|WikiProject Philosophy||(Rated Start-class, Mid-importance)|
I'm not very familiar with this concept, so the following is a problem I can not fix on my own. If someone could help, that would be great. Regard the following text in the article: due to the way the model eschews any account of causality, modelling, or simplification, it is no longer accepted as dogma. The word "modelling" is linked to a disambiguation page. I don't really know what type of modelling is being referred to here, so if someone could pick an article from the disambiguation page, and fix this link to go directly to that article, that would be much better. Schwael 16:16, 28 April 2006 (UTC)
Likewise, I'm not familiar with this concept, though I found this article generally very clear and informative. However, the last sentence (the one Schwael picks out above) confuses me:
- Is the article claiming that the D-N model was once accepted dogmatically (i.e., in the pejorative sense, as an unquestioned, quasi-ideological doctrine), but is no longer accepted as such - indeed, is now regarded as having been once accepted or popular for purely dogmatic reasons? or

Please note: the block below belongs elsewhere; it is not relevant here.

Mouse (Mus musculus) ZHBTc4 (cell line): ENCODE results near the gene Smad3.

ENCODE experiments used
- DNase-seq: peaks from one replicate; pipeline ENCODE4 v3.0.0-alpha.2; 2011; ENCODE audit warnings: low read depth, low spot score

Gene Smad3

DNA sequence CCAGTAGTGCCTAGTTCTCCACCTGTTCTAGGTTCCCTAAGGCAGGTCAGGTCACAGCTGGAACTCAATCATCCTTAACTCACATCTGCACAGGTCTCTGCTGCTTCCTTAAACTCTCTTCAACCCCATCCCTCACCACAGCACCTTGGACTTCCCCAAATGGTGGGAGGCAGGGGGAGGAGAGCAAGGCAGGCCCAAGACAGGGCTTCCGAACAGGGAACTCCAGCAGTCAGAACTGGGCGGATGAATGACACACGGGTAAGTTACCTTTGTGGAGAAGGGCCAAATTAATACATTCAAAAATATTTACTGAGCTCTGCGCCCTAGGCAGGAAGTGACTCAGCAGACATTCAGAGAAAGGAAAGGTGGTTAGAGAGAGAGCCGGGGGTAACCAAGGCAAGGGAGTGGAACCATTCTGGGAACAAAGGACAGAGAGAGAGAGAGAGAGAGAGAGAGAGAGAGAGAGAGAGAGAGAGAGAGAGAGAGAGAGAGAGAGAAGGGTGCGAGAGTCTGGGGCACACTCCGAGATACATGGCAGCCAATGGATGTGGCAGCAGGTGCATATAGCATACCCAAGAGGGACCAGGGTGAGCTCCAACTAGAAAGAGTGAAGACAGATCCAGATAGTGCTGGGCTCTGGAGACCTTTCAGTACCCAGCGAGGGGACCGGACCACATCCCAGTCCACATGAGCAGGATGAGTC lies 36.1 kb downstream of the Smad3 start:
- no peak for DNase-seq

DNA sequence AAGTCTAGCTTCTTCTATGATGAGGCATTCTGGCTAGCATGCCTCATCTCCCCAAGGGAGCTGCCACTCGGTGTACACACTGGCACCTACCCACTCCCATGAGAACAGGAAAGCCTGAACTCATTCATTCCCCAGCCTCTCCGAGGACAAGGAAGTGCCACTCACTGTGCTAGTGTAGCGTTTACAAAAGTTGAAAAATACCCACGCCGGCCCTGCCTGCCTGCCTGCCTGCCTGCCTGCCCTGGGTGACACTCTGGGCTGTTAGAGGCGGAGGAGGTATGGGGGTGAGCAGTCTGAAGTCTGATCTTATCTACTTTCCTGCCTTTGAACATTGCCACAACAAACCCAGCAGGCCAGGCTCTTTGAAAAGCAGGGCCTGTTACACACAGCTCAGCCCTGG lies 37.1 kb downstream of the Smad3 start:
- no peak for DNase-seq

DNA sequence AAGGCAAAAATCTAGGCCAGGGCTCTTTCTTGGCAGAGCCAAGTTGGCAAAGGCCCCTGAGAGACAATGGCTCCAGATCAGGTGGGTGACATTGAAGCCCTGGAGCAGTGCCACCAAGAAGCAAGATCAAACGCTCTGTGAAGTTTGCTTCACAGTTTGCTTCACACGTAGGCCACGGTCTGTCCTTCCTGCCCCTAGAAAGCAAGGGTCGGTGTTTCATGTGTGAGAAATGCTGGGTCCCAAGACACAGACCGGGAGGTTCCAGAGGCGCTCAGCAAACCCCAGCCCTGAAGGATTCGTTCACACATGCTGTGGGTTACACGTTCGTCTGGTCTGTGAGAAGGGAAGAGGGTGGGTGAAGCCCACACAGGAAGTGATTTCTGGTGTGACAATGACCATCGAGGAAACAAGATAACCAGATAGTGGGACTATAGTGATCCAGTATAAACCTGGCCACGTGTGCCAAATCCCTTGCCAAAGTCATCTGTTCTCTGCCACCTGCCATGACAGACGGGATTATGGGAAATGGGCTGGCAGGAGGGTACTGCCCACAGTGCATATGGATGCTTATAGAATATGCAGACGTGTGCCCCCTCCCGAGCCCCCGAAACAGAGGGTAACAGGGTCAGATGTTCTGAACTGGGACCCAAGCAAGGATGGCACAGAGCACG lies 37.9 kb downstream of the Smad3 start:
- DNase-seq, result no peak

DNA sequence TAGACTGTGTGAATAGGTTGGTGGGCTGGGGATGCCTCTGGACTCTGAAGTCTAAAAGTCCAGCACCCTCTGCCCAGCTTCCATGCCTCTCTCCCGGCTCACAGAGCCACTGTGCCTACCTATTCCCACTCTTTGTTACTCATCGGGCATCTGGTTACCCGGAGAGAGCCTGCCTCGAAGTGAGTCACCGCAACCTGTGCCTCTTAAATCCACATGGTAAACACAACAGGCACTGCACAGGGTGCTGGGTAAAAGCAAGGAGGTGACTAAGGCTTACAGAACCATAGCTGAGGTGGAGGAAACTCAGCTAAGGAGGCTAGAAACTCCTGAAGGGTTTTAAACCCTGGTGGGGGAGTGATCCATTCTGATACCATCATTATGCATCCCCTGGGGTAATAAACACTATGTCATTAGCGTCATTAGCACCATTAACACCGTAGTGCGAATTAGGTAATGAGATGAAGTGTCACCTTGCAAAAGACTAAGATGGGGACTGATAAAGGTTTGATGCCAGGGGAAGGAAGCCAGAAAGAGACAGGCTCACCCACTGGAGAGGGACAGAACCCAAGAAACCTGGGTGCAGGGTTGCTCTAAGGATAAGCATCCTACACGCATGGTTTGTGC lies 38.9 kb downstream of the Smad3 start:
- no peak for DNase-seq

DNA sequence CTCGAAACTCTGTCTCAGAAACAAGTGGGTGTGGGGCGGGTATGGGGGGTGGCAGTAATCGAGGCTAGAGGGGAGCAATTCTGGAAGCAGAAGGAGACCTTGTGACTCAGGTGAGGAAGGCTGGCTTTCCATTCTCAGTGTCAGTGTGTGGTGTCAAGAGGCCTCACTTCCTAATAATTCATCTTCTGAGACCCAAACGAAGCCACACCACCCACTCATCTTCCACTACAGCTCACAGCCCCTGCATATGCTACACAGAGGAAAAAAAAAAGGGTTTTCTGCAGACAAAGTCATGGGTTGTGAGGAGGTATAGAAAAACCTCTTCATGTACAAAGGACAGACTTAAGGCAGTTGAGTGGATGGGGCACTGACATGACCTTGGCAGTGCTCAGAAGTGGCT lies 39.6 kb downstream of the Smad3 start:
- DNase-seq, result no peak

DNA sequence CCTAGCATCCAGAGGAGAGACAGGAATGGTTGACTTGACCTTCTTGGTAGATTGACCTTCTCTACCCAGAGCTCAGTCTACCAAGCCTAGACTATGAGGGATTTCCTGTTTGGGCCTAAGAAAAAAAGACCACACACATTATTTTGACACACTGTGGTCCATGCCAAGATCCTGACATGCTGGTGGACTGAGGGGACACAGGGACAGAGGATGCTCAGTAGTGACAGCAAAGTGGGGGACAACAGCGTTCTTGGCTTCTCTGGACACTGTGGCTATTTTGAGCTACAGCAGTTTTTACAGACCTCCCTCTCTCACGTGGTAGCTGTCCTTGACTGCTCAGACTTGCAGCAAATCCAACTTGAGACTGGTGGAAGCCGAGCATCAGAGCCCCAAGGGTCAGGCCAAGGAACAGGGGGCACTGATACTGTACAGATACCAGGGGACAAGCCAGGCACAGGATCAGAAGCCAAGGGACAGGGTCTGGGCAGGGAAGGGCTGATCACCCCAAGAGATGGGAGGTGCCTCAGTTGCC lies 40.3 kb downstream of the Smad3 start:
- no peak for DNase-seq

- Is the article claiming that the D-N model is now accepted as dogma (in the non-pejorative sense, as an orthodox doctrine), having once been viewed with suspicion?
I assume the former, since the article implies that 'the general rejection of logical positivism' was a key turning point in its fortunes, and that the D-N model is 'positivist in tone and implication'. I guess my problem stems purely from the ambivalent connotations of 'it is no longer accepted as dogma' - is 'it's acceptance is no longer widespread' an acceptable paraphrase? Baadog (talk) 13:49, 29 August 2008 (UTC)
"The D-N model is known by many names, including the covering law model..." This statement is not accurate. According to Hempel (Philosophy of Natural Science, Chapter 5) the D-N model is only one version of the Covering Law Model, the other version being the Inductive-Statistical model.